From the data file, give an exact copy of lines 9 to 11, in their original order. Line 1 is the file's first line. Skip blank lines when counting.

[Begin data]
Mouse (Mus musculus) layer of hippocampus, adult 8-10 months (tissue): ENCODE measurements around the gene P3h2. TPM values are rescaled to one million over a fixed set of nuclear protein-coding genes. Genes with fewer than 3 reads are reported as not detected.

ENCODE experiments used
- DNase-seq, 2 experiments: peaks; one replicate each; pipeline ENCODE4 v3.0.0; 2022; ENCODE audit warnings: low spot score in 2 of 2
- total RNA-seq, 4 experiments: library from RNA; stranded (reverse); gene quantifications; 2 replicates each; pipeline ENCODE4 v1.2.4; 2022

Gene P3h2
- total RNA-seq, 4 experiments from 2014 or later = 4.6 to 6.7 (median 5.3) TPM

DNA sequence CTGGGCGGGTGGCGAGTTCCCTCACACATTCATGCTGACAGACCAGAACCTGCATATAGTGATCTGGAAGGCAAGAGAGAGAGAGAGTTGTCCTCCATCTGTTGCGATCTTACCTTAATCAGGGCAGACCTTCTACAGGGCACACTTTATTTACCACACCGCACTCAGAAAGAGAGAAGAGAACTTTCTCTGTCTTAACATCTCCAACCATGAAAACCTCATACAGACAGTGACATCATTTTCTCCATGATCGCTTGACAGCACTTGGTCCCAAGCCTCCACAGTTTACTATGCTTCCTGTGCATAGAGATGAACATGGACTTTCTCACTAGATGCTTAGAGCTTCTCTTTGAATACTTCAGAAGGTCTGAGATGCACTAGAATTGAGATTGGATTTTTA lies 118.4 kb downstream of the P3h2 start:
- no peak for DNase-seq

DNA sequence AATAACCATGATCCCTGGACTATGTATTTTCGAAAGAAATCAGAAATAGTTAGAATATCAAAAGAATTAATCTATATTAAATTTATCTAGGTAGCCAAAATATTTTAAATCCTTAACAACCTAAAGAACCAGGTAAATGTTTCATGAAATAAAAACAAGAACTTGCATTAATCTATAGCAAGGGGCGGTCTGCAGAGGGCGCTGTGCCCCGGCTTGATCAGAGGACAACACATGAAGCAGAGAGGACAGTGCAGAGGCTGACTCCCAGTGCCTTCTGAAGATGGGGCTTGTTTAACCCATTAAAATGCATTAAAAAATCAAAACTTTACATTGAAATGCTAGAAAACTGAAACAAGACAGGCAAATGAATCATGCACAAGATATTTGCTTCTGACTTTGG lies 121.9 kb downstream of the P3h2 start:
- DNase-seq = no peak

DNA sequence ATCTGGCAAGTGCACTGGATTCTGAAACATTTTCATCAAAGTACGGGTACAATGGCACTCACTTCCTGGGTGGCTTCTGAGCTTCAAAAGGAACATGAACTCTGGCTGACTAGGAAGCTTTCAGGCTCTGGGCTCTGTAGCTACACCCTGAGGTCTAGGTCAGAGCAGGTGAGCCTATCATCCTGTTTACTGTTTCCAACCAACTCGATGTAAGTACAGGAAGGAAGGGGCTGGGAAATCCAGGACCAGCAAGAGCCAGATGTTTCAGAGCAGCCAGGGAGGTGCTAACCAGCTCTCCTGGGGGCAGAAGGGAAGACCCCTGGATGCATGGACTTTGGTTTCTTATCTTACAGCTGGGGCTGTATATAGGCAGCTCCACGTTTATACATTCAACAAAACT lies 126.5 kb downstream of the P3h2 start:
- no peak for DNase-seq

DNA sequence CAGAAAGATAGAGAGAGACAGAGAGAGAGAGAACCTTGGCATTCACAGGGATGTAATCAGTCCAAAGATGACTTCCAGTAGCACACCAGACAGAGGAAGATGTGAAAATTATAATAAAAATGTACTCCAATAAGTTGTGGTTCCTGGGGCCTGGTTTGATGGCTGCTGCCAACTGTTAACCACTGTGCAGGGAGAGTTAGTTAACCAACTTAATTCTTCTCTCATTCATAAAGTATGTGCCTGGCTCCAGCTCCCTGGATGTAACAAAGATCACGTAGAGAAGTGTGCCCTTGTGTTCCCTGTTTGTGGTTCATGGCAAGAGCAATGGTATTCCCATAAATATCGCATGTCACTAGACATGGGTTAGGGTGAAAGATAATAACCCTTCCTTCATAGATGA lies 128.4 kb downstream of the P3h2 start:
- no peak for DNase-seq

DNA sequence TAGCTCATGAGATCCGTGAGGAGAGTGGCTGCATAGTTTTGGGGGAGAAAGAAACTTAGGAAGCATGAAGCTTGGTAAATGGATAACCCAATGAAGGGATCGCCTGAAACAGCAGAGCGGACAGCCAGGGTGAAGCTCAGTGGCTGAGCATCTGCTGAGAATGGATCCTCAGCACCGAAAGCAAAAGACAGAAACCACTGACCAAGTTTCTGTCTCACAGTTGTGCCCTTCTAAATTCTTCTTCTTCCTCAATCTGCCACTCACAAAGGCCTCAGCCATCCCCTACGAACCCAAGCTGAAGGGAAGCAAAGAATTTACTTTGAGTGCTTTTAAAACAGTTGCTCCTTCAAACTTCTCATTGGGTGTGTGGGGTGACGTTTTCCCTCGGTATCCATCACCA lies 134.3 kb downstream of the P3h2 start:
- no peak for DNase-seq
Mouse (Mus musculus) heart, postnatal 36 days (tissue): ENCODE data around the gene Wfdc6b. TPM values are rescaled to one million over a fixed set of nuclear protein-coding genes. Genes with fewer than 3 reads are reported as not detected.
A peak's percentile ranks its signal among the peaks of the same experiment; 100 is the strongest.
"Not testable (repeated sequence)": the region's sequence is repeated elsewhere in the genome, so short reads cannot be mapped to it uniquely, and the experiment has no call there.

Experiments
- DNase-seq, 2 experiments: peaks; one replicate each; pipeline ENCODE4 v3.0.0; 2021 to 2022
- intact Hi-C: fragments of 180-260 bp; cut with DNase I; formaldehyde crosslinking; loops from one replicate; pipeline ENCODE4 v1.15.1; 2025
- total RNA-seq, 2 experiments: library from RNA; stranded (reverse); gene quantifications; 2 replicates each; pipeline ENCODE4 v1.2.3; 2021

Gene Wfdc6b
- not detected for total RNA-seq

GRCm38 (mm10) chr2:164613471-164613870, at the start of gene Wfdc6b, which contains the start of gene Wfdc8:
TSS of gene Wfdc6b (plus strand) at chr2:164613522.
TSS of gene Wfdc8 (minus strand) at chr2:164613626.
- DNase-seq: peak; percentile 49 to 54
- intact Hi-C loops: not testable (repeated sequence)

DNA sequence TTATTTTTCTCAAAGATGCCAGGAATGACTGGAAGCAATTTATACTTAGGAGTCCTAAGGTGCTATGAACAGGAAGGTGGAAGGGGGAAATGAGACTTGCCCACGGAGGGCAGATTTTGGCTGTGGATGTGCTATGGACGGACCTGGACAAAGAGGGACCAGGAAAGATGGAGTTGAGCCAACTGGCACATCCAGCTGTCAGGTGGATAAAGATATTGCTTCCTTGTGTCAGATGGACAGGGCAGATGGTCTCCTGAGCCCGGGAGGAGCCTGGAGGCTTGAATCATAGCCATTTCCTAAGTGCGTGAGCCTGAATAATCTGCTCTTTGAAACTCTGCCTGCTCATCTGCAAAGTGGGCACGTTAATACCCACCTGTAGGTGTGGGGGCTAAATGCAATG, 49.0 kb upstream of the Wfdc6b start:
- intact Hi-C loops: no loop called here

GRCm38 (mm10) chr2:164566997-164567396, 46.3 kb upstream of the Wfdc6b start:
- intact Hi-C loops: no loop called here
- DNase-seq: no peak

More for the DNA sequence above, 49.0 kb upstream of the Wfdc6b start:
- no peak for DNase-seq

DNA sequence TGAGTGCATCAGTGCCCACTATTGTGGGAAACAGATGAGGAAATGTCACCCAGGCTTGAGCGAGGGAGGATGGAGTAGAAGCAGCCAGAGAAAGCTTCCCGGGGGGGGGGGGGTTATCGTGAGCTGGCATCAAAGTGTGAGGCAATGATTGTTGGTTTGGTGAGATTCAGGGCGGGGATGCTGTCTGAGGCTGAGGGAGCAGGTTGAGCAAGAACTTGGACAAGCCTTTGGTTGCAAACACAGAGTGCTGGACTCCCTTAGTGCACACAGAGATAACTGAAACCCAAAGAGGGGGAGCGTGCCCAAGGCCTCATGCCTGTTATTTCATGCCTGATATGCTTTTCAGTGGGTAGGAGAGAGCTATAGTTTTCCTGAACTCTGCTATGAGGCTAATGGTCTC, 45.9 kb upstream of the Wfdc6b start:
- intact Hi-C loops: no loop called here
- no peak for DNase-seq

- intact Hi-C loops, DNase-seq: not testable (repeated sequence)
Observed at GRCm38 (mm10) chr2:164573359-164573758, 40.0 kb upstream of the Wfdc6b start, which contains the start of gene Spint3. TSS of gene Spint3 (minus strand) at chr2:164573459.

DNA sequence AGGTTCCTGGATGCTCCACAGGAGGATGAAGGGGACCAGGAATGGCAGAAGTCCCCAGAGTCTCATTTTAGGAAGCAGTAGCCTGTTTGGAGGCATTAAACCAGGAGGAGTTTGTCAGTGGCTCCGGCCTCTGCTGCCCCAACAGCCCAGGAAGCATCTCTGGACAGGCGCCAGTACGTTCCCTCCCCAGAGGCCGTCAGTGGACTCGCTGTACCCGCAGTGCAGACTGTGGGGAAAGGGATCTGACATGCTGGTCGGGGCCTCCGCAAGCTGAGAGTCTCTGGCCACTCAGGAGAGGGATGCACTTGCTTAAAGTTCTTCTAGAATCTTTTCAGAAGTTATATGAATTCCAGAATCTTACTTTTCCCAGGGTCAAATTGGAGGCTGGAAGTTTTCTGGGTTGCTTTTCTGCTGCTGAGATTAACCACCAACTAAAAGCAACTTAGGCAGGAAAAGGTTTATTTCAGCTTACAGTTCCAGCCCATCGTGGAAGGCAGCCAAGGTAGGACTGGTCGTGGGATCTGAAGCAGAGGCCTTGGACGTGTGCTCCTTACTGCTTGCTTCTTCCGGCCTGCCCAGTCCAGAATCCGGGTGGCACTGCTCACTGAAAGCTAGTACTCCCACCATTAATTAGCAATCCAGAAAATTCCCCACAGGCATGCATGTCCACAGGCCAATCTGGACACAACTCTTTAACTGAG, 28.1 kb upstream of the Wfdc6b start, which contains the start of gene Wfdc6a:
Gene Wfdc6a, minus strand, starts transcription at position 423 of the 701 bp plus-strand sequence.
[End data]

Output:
DNA sequence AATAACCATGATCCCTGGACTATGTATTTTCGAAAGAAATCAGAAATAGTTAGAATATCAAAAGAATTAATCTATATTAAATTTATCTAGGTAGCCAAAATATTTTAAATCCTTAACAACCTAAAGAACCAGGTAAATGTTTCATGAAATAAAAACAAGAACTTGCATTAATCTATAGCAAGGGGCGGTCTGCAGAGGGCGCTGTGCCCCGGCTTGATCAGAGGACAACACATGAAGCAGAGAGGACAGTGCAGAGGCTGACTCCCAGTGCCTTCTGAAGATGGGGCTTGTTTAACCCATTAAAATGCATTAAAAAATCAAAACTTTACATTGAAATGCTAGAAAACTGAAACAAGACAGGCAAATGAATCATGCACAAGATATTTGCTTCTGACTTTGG lies 121.9 kb downstream of the P3h2 start:
- DNase-seq = no peak

DNA sequence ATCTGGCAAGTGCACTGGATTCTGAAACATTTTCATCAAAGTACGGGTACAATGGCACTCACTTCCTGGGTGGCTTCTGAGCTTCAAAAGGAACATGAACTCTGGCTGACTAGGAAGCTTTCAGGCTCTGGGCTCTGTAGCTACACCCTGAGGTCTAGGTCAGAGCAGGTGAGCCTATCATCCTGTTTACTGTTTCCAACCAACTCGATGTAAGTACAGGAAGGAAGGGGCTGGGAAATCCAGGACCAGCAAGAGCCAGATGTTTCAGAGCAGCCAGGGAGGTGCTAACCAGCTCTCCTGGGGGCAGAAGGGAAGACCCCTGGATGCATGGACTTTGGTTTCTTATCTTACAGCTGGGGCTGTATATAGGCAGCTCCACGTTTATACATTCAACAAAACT lies 126.5 kb downstream of the P3h2 start: